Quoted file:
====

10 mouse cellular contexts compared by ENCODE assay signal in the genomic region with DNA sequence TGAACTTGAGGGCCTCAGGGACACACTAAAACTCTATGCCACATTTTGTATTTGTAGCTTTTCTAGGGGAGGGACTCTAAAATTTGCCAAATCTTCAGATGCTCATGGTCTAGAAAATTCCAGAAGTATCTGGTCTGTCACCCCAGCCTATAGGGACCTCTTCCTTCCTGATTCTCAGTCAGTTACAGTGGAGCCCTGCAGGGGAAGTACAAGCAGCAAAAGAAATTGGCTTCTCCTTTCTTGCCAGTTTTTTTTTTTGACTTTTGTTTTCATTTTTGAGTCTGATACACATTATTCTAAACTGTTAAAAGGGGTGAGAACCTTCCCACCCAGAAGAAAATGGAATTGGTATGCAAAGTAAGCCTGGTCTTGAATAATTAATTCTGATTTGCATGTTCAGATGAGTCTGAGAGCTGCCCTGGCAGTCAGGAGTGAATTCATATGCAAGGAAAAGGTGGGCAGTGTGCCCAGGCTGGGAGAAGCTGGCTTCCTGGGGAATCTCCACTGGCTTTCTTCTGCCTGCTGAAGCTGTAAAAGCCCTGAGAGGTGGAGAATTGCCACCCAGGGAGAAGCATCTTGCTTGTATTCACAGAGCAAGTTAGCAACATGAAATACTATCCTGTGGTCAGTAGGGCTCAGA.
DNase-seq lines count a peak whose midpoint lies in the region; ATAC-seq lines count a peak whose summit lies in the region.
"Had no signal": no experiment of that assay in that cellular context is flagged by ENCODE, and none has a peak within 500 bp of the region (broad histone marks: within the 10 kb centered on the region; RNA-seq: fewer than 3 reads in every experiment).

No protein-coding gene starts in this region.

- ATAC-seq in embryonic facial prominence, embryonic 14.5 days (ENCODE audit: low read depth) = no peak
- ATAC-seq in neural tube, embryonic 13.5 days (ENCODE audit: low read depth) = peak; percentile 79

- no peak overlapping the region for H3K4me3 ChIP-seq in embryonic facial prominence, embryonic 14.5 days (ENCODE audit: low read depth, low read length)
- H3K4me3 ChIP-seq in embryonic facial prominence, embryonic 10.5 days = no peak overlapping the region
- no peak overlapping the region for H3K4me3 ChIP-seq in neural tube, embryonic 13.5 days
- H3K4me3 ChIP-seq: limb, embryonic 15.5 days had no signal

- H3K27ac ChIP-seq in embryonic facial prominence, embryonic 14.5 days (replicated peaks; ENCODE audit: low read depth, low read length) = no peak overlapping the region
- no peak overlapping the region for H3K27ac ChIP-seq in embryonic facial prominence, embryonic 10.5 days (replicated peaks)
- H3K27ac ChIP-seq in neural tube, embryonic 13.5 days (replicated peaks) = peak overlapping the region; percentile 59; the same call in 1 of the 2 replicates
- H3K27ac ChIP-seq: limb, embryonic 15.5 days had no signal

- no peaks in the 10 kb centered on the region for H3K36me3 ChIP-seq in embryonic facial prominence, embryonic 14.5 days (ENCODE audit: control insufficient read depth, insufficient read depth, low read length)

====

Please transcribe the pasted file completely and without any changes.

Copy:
10 mouse cellular contexts compared by ENCODE assay signal in the genomic region with DNA sequence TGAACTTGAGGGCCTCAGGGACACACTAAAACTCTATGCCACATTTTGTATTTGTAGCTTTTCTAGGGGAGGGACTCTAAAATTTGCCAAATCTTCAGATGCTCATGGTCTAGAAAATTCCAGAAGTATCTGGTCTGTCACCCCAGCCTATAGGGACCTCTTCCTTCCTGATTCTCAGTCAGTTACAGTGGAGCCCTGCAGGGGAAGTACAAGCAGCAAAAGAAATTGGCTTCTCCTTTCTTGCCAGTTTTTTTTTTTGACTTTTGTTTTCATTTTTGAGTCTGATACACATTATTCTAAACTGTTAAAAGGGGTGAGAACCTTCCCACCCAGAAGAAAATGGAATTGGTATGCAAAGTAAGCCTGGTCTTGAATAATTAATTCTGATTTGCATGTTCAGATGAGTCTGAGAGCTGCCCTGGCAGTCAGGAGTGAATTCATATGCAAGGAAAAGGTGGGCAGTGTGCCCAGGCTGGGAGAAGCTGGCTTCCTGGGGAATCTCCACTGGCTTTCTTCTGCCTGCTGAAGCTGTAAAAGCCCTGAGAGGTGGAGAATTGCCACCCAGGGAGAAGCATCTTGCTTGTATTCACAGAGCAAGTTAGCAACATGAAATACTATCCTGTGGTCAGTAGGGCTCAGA.
DNase-seq lines count a peak whose midpoint lies in the region; ATAC-seq lines count a peak whose summit lies in the region.
"Had no signal": no experiment of that assay in that cellular context is flagged by ENCODE, and none has a peak within 500 bp of the region (broad histone marks: within the 10 kb centered on the region; RNA-seq: fewer than 3 reads in every experiment).

No protein-coding gene starts in this region.

- ATAC-seq in embryonic facial prominence, embryonic 14.5 days (ENCODE audit: low read depth) = no peak
- ATAC-seq in neural tube, embryonic 13.5 days (ENCODE audit: low read depth) = peak; percentile 79

- no peak overlapping the region for H3K4me3 ChIP-seq in embryonic facial prominence, embryonic 14.5 days (ENCODE audit: low read depth, low read length)
- H3K4me3 ChIP-seq in embryonic facial prominence, embryonic 10.5 days = no peak overlapping the region
- no peak overlapping the region for H3K4me3 ChIP-seq in neural tube, embryonic 13.5 days
- H3K4me3 ChIP-seq: limb, embryonic 15.5 days had no signal

- H3K27ac ChIP-seq in embryonic facial prominence, embryonic 14.5 days (replicated peaks; ENCODE audit: low read depth, low read length) = no peak overlapping the region
- no peak overlapping the region for H3K27ac ChIP-seq in embryonic facial prominence, embryonic 10.5 days (replicated peaks)
- H3K27ac ChIP-seq in neural tube, embryonic 13.5 days (replicated peaks) = peak overlapping the region; percentile 59; the same call in 1 of the 2 replicates
- H3K27ac ChIP-seq: limb, embryonic 15.5 days had no signal

- no peaks in the 10 kb centered on the region for H3K36me3 ChIP-seq in embryonic facial prominence, embryonic 14.5 days (ENCODE audit: control insufficient read depth, insufficient read depth, low read length)